Here's What an 8-Team NFL Playoff Chosen by a Committee Would Look Like

Here's What an 8-Team NFL Playoff Chosen by a Committee Would Look Like


Here's What an 8-Team NFL Playoff Chosen by a Committee Would Look Like

The push for college football to operate more like the NFL has yielded a four-team playoff and expanding the field to eight seems inevitable. But what if a push to incorporate more of the college game into the NFL suddenly took hold? What if the postseason was an eight-team playoff seeded by a selection committee using similar guiding principles? After 12 games, we have the same sample size before collegiate conference title games.

The most important stat for the college football committee is the most basic, win-loss record.

1. Dallas Cowboys 11-1

T2. New England Patriots 10-2

T2. Oakland Raiders 10-2

4. Kansas City Chiefs 9-3

5. Seattle Seahawks 8-3-1

T6. Denver Broncos 8-4

T6. Detroit Lions 8-4

T6. New York Giants 8-4

T9. Atlanta Falcons 7-5

T9. Miami Dolphins 7-5

T9. Pittsburgh Steelers 7-5

T9. Baltimore Ravens 7-5

T9. Tampa Bay Buccaneers 7-5

Based on that, the Dallas Cowboys are a clear No. 1. Assessing the rest of the spots, the most useful indicator to determine the quality of the wins is strength of victory.

Oakland leads the NFL at 56, significantly higher than New England (44). The Raiders two losses came against Atlanta and Kansas City, both at home, while the Patriots stumbled at home versus Buffalo and Seattle. One could make the argument that Jacoby Brissett at the helm wasn’t a true reflection of the current Pats team, but based purely on the numbers, Oakland would get the No. 2 spot and New England would fall to No. 3.

Kansas City’s SOV is 50 compared to Seattle’s 43, thanks large in part to a win over Oakland. The Chiefs’ have played a slightly harder schedule and have three losses to .500 or better teams whereas the Seahawks have fallen to two losing clubs. Seattle, on the other hand, is a division leader which has proven to be critical in the selection process. It’s a very tight decision but I believe a committee would put Seattle at No. 4 and Kansas City at No 5. This would prove quite controversial as the seeding would determine homefield advantage.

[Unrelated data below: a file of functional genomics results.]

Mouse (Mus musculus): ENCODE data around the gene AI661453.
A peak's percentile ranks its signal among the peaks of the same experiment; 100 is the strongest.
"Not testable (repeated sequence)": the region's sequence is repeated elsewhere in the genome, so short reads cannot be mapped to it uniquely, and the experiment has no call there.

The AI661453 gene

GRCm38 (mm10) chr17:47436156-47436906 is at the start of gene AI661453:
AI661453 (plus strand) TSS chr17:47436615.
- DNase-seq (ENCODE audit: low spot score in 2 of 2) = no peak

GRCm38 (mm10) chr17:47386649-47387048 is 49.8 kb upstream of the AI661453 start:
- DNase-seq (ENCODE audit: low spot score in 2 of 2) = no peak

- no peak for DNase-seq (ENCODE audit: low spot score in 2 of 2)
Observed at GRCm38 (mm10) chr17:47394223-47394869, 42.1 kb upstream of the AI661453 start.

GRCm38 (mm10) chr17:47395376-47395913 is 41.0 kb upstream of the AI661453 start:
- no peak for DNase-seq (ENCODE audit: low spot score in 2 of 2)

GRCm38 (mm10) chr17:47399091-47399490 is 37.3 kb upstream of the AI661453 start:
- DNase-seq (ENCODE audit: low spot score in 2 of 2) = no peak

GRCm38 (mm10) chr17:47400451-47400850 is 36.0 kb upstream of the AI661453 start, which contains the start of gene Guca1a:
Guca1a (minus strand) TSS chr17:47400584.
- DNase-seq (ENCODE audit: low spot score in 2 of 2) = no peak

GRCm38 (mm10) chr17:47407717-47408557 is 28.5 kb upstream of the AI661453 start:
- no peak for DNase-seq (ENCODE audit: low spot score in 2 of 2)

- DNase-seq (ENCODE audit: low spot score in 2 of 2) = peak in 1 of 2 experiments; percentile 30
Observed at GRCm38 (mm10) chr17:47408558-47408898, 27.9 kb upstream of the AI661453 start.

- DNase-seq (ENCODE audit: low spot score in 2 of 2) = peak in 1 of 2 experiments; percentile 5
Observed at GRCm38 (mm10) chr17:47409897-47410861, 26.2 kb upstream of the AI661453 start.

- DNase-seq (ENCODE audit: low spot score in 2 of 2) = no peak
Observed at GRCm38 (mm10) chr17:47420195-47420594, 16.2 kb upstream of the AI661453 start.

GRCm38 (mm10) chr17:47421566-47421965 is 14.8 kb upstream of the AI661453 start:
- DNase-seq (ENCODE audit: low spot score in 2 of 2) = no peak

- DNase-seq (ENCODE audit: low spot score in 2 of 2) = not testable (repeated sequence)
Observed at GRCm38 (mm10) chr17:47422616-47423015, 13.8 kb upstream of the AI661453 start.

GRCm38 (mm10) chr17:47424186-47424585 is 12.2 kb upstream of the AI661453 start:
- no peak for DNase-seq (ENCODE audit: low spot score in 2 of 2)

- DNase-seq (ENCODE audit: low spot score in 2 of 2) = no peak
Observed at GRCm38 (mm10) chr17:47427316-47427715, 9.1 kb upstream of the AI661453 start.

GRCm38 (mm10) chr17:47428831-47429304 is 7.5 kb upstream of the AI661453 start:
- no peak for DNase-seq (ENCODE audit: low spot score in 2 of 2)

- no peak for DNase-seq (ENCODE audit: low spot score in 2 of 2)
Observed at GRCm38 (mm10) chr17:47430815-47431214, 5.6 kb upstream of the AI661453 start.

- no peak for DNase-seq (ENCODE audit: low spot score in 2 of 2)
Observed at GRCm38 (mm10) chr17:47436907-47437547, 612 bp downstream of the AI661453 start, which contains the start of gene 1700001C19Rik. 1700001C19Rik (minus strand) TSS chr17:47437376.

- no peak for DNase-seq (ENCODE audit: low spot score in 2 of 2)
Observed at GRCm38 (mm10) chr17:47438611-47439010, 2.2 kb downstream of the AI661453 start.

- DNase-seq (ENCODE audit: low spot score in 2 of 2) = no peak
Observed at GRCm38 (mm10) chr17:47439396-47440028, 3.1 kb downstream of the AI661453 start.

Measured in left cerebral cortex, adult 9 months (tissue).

The committee would be further challenged with the final three spots. Of the teams deadlocked at 8-4, only Detroit sits atop a division. The Lions and Denver each sport a 40.5 SOV with New York close (39.5). The Broncos have played the 11th-hardest schedule while the Giants and Lions are in the bottom five.

Detroit’s case is harder to argue because they have just one victory over a winning team and have failed the eye test by trailing in the fourth quarter in 11 of 12 games. I believe the inability to look impressive would be enough of a factor to drop them to No. 7 with Denver taking the No. 6 spot.

The Giants are left with the best remaining record and can trumpet the best win of the season over Dallas. The Atlanta Falcons have a clear advantage in SOV (45.5), have played the most difficult schedule, and are tied with Tampa Bay atop the NFC South with victories over Denver and Oakland. The Buccaneers SOV is 37.5, have split with the Falcons, and beat both Kansas City and Seattle.

The Falcons seem to have a better resume than Tampa Bay. Would the committee favor them over the Giants despite a worse win-loss record? Based on the schedule, the quality of victories and status as a division leader, I believe yes, Atlanta would get the eighth and final seed.

An eight-team playoff would look like this:

  1. Dallas Cowboys vs. 8. Atlanta Falcons
  2. Oakland Raiders vs. 7. Detroit Lions
  3. New England Patriots vs. 6. Denver Broncos
  4. Seattle Seahawks vs. 5. Kansas City Chiefs

Obviously, the NFL would never operate like this. But such a world would have some interesting consequences. There is already great incentive for teams to earn first-round byes. In the eight-team system, the eight most “deserving” teams would all receive this perk. Winning the division would still be important but not as important. In theory, the best teams would be rewarded and fewer mediocre 8-8 teams would slip in.  It’d be interesting to see if the fight for the final spots would lead to more teams playing meaningful games down the stretch or less.

If nothing else, it’d make for endless sports talk radio takes and aggrieved fan bases.

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